It is more difficult to say whether the chapter is a constituent part of the original plan, or an Appendix added after the Gospel had been finished, and when a longer or shorter period of time had passed. The question is one that must be determined mainly by taking the contents of the chapter into account. When this is done, there seems little reason to doubt that we have here an Epilogue corresponding to the Prologue, and not less than the latter properly belonging to the organic structure of the Gospel as a whole. Let us look for a moment at the particular idea which the chapter unfolds. That idea is not merely fresh illustration of the glory of the Redeemer’s post-resurrection life. Were it no more than this, we should at once allow that the chapter is at best an Appendix to the Gospel. It would be impossible to think that, after having written the words of chap. John 20:30-31, the Evangelist should immediately pass to another illustration of the same thought. No doubt the idea of which we speak is involved in the first narrative of the chapter, which is distinctly stated to be a ‘third’ manifestation of Himself by the Risen Lord (John 21:14), and is thus placed, in one respect at least, on the same line as the two preceding manifestations of chap. 20 . Yet an attentive consideration of that narrative will show that the great truth which the Evangelist beholds in it is, the joy provided by Jesus for His disciples in connection with the work which they accomplish for the conversion of the world, that the dominating thought which it presents to him is not merely the glory of the Risen Lord, but the glory of Christian work as it is performed through Him, and its fruits are enjoyed with Him. If this be the idea of the first part of the chapter, we shall find, when we come to the commentary, that its second and third parts, relating to the two Apostles Peter and John, are much more than simple narratives of facts. They lead the thoughts to apostolic work and Christian action, and to waiting for the Second Coming of the Lord. Three leading thoughts are thus presented to us in the chapter, which maybe thus described (1) The mutual joy of the Risen Lord and His disciples in the successful accomplishment of Christ’s work, John 21:1-14; ( 2 ) The work of Apostolic and Christian witnessing between the Resurrection of Jesus and His Second Coming, John 21:16-19; ( 3 ) The Second Coming itself, John 21:20-23. If now we compare these three thoughts with the leading thoughts of the Prologue, the correspondence will appear close and remarkable. In the Prologue, as well as here, three main topics are dwelt upon: ( 1 ) The Word with God, the Son with the Father, in His general manifestations before His Incarnation, John 21:1-5; ( 2 ) The witnessing to Him who was to come, which culminated in John, the representative of Old Testament witness, John 21:6-13; The coming of Jesus into the world, John 21:14-18. In other words, we have in the opening and closing parts of the Fourth Gospel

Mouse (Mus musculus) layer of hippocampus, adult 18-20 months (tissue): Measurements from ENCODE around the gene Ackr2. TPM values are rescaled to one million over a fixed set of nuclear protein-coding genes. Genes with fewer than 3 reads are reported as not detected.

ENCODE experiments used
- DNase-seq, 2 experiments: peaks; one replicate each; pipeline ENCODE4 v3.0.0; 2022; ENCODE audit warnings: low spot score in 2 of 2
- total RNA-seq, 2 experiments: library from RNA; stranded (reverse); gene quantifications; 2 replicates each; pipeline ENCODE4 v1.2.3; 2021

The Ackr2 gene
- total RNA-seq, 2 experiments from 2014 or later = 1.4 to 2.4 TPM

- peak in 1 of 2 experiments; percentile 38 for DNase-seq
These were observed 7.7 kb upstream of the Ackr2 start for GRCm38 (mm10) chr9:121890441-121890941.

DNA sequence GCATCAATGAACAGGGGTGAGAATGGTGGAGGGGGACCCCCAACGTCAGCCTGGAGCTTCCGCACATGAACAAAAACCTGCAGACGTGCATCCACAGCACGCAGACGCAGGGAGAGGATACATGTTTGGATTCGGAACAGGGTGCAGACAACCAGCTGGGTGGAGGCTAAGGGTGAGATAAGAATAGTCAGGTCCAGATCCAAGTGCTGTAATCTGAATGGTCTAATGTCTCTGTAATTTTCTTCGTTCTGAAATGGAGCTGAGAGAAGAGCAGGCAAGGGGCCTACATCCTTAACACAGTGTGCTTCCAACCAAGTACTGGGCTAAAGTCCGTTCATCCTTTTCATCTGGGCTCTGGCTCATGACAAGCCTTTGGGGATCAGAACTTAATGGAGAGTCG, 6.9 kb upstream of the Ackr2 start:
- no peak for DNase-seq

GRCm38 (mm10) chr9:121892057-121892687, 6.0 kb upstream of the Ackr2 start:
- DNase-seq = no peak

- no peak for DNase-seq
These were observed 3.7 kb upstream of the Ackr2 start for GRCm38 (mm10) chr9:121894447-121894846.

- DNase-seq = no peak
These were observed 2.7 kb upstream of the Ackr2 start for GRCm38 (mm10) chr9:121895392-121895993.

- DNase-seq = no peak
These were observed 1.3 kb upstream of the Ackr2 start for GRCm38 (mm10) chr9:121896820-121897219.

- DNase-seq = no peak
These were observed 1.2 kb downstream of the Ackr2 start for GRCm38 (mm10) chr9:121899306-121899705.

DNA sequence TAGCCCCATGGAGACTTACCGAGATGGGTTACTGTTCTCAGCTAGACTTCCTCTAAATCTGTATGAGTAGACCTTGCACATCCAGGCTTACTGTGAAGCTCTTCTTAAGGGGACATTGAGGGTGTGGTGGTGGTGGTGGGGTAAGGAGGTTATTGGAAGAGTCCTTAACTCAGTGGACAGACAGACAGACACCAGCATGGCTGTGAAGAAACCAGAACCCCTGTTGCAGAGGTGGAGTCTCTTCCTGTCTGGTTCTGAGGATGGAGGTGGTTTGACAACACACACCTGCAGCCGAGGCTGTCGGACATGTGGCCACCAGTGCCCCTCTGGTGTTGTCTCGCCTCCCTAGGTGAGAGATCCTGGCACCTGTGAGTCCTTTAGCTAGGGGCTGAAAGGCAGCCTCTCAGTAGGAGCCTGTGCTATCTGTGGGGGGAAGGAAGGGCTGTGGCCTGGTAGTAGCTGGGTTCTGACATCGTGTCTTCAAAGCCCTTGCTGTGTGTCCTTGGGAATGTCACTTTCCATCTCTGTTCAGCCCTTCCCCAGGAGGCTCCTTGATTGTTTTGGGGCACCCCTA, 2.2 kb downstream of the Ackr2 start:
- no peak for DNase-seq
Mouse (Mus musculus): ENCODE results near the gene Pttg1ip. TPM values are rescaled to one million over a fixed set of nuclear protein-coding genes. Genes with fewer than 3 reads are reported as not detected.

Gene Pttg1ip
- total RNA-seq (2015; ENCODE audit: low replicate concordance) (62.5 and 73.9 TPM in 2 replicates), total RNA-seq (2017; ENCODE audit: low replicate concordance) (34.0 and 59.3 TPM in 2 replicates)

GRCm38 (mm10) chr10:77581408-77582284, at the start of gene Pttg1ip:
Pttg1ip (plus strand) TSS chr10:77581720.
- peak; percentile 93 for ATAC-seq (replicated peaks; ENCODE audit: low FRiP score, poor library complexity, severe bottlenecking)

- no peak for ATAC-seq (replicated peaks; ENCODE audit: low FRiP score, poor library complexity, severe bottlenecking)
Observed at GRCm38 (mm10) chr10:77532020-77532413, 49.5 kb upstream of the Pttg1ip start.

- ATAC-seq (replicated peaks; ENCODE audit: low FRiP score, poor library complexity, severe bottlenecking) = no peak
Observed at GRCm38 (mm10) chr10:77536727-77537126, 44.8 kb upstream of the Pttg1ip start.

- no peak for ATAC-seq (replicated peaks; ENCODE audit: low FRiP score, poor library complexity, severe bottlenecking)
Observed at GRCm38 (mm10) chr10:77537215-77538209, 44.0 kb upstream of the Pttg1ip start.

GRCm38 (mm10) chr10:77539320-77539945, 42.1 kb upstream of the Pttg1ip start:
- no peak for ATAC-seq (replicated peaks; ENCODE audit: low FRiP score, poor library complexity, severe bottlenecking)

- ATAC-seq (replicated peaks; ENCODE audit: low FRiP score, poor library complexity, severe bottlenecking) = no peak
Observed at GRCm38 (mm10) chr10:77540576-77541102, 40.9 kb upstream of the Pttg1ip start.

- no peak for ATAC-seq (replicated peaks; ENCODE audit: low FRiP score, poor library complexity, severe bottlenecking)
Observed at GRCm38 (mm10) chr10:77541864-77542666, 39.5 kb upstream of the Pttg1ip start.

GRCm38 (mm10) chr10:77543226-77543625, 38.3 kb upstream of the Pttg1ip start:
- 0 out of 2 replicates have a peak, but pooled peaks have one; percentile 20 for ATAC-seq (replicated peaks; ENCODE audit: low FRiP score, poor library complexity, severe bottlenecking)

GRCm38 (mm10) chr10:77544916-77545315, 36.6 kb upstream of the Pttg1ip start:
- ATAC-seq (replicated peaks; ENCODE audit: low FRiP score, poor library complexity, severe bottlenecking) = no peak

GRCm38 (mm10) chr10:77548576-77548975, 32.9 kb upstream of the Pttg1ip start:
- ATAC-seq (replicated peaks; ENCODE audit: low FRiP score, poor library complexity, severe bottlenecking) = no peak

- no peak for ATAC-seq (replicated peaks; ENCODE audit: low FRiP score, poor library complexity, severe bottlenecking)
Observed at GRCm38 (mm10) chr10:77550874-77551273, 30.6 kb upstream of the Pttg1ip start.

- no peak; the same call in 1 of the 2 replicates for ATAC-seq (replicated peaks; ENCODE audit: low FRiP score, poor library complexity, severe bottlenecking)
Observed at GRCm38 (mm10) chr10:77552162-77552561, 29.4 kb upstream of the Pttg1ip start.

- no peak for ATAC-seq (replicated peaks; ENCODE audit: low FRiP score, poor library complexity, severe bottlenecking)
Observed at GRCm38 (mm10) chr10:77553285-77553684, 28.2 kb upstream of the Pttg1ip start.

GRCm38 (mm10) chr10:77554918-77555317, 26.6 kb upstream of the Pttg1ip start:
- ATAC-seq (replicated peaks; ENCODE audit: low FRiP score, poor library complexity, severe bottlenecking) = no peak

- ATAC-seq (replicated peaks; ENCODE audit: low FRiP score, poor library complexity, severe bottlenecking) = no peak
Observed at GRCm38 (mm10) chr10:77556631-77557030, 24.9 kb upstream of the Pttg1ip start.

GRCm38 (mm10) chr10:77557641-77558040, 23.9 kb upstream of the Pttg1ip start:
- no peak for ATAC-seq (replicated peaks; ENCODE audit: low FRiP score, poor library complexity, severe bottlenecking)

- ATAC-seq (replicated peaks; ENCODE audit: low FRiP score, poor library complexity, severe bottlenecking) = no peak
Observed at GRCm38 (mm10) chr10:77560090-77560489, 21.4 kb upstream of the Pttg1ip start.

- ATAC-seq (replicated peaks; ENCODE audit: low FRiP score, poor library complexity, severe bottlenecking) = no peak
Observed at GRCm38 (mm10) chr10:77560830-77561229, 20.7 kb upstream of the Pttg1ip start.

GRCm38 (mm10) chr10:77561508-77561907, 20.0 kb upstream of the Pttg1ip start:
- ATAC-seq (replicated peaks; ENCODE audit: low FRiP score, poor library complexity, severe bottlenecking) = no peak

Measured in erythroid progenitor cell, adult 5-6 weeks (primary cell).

I. THE PROLOGUE WITH ITS THREE THOUGHTS.
1 . The Light to be witnessed to, as it appears in its inner fulness and power. 2 . The preparation by witness for that Light 3 . The coming of the Light.
II. THE EPILOGUE WITH ITS THREE THOUGHTS.
1 . The Redeemer who is to be witnessed to, as He appears in the joy of successful and accomplished work. 2 . The preparation of the world for that joy by the work of witnessing. 3 . The Second Coming.
The detailed exposition of these thoughts will appear in the commentary. In the meantime we have said enough to justify our regarding chap. 21 as an Epilogue, as an integral part of the organism of the Gospel as we have it, its Seventh and last great section.